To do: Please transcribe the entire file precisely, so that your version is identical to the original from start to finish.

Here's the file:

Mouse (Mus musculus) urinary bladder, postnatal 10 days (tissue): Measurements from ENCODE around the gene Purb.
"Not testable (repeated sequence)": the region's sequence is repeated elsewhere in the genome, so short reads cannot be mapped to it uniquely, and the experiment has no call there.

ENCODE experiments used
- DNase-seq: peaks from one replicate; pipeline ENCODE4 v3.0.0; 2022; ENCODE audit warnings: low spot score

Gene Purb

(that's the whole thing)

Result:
Mouse (Mus musculus) urinary bladder, postnatal 10 days (tissue): Measurements from ENCODE around the gene Purb.
"Not testable (repeated sequence)": the region's sequence is repeated elsewhere in the genome, so short reads cannot be mapped to it uniquely, and the experiment has no call there.

ENCODE experiments used
- DNase-seq: peaks from one replicate; pipeline ENCODE4 v3.0.0; 2022; ENCODE audit warnings: low spot score

Gene Purb